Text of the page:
By Thomas Kostigen
Impact investing is a fast-fast-growing trend that will have long-term effects on money management and the financial services industry in general. It’s a field that investors, both professionals and individual, should know about and come to understand.
The Global Impact Investing Network (thegiin.org) estimates the amount of money in impact investments stands at $502 billion, which is about double last year’s estimate.
According to a recent Fidelity Charitable report, some 70 percent of wealthy Millennials and Gen-Xers have made at least one impact investment. That means younger generation investors—those who will shape the financial markets of the future—are interested in investing in companies that make a difference in the world.
Impact investing is the practice of seeking out ventures that positively affect the environment, social issues, or how employees are treated. This differs from socially responsible investing, which screens portfolios for companies that do not abide by an investors’ principles. As a general rule, impact investing is proactive in its approach, whereas SRI is reactive in its methodology.
To be sure, there are lots of questions about the definition of impact investing, what it entails, and how to seek out and measure investment opportunities. Financial advisors can really live up to their names in the impact investing arena, offering financial advice on what can be tricky investments to identify, evaluate, and monitor. It should be noted that many impact investments are private equity securities (although they can be devised as private debt instruments, too). Many are located overseas. And many impact investments do not have a readily identifiable exchange of or liquidity mechanism. Investors can therefore find themselves owning a risky investment with no means to cash out.
Even if an impact investment is doing right by the world, its fundamental construct as an investment may be flawed, or be too complicated to include in, say, portfolio accounting programs. This can corrupt a portfolio’s total value. In turn, investors may not be able to accurately calculate their net worth.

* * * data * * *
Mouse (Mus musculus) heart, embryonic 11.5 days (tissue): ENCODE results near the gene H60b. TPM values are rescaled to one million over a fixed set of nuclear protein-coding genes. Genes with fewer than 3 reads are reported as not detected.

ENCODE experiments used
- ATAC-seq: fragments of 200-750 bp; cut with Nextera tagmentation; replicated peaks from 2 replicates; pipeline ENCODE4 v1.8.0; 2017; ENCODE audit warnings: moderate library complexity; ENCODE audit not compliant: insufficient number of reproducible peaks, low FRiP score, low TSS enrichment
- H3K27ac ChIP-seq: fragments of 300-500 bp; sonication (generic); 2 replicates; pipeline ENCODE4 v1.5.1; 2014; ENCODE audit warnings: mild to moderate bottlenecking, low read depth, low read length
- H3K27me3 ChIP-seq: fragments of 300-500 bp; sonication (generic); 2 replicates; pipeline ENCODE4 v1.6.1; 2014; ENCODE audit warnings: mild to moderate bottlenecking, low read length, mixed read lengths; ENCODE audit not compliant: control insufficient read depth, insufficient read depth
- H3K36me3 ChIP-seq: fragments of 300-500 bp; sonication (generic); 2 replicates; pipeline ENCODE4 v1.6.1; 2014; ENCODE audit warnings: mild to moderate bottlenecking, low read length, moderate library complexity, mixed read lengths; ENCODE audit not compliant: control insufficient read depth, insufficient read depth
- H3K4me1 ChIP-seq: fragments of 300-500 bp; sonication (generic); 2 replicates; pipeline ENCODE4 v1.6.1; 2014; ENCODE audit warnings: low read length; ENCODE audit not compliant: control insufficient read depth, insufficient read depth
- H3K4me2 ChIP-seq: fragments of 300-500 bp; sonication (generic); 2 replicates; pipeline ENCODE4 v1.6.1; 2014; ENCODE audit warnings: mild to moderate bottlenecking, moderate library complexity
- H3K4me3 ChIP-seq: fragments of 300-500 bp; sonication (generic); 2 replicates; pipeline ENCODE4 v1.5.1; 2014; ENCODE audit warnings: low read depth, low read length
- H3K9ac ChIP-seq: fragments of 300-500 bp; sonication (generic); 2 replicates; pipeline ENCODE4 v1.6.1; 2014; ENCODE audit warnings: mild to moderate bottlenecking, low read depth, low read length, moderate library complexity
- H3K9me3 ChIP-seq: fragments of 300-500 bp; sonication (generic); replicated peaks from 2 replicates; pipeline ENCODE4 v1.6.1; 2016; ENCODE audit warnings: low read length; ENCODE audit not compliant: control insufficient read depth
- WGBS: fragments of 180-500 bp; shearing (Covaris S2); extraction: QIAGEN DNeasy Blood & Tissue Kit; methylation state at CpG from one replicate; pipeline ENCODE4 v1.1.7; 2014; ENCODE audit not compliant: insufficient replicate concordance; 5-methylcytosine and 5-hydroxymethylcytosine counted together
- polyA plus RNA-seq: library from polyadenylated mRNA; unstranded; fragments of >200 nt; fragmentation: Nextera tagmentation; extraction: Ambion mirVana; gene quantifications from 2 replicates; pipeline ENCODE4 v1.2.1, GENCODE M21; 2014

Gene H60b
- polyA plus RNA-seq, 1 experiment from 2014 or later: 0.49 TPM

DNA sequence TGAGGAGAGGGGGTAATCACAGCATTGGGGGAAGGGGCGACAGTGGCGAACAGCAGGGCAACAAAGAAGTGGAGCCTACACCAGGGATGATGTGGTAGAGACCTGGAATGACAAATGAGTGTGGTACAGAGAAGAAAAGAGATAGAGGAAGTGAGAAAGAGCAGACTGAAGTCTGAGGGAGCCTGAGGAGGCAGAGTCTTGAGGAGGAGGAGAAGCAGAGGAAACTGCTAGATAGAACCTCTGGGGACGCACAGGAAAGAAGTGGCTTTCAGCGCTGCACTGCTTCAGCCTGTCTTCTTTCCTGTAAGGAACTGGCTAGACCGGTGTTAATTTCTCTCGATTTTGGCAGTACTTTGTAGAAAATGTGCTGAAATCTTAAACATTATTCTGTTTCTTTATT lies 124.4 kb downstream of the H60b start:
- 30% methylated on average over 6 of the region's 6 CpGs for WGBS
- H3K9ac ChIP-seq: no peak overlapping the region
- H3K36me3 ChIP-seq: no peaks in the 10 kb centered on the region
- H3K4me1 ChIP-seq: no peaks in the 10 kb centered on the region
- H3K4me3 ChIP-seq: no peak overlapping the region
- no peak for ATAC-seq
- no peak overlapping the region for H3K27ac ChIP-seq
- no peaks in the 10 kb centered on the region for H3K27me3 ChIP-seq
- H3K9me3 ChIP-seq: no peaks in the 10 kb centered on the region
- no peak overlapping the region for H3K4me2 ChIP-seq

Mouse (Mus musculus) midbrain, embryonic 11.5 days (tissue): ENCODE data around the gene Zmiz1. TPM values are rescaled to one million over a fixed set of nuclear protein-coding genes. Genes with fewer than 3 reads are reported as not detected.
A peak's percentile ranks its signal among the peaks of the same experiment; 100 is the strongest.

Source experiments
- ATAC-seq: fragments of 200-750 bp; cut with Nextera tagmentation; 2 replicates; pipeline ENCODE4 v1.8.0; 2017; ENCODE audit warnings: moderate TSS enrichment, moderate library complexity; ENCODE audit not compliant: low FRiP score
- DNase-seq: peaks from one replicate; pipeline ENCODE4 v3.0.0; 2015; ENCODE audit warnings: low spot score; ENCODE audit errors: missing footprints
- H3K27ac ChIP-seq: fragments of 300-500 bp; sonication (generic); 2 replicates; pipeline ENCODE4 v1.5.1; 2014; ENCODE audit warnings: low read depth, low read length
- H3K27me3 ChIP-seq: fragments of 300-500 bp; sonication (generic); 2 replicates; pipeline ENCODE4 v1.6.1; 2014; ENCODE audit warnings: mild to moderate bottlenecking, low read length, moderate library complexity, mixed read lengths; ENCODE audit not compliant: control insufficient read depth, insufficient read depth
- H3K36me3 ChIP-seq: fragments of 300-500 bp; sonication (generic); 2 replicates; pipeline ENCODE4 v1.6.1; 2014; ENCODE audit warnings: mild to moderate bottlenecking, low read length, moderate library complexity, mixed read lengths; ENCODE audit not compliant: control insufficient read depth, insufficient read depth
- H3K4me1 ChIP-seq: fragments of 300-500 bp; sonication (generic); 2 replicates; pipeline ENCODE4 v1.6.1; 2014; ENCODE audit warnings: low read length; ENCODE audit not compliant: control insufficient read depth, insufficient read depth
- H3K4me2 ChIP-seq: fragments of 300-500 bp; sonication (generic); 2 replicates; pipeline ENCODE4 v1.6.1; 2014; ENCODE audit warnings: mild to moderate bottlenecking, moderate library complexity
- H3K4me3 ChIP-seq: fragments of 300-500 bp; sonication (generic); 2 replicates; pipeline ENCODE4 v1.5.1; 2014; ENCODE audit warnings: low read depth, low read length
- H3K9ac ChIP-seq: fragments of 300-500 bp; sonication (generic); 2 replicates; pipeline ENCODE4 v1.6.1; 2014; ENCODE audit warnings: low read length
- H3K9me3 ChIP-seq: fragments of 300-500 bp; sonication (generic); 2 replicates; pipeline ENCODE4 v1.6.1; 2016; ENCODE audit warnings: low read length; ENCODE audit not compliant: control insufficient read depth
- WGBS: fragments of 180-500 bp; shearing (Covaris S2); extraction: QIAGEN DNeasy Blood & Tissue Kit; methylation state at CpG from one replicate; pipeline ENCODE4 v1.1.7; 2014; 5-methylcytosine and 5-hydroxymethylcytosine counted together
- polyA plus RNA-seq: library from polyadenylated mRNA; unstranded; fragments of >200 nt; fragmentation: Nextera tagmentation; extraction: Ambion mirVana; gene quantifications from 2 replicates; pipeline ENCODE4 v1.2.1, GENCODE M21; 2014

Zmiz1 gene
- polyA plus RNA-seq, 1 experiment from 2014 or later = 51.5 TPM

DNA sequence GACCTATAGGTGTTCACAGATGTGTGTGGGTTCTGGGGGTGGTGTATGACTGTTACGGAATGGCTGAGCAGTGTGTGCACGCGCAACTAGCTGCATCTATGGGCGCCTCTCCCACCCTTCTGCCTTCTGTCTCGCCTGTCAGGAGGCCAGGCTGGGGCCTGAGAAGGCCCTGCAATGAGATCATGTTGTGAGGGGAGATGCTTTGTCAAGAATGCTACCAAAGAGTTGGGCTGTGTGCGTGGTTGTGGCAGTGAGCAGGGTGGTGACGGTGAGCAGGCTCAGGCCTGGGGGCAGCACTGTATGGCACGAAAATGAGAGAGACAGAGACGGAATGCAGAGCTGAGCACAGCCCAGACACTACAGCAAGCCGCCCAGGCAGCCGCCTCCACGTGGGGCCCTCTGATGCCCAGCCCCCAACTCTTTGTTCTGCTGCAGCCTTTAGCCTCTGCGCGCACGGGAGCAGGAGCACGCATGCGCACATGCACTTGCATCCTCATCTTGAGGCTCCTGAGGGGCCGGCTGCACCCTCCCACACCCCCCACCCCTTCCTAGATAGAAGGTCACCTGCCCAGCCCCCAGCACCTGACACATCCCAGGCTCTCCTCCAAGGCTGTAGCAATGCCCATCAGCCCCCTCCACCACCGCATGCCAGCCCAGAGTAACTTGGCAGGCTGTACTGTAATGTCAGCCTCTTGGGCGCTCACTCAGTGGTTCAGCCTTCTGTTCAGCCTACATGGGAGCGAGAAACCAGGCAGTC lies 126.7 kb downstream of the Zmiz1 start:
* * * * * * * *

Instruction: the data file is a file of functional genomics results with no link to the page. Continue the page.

Financial advisors, of course, can utilize professional know-how and software tools to assist.
Firm-wide impact investing programs and training programs are being offered at broker dealers. Advisors are getting savvy about the impact investing space.
Impact investing was born in 2007 when a group of wealthy individuals decided that instead of doing more charitable giving, they wanted to get a return with their investment. This, they figured, would allow them to be more closely connected to their investments and create a sustainable, ongoing program for reinvestment and for investment recipients to become self-sustaining, much like the old adage of teaching someone to fish as opposed to just giving them a fish.
“In fact, 79 percent of consumers who have made an impact investment rate charitable giving as ‘very important’—which underscores the link between philanthropy and impact investing,” Fidelity observes. The lessons of impact investing are not exclusive to the wants of the wealthy. Impact investing is going mainstream because of investor demand from all stripes.
And the financial markets will soon be impacted by this socially impactful ethos, as new ventures grow into recognizable companies that attract more capital to grow and expand their missions.
Impact investing is worth better understanding.
Thomas Kostigen is a contributing writer to http://www.myperfectfinancialadvisor.com, the premier matchmaker between investors and advisors. Thomas is a best-selling author and longtime journalist who writes about environmental, social, and governance issues.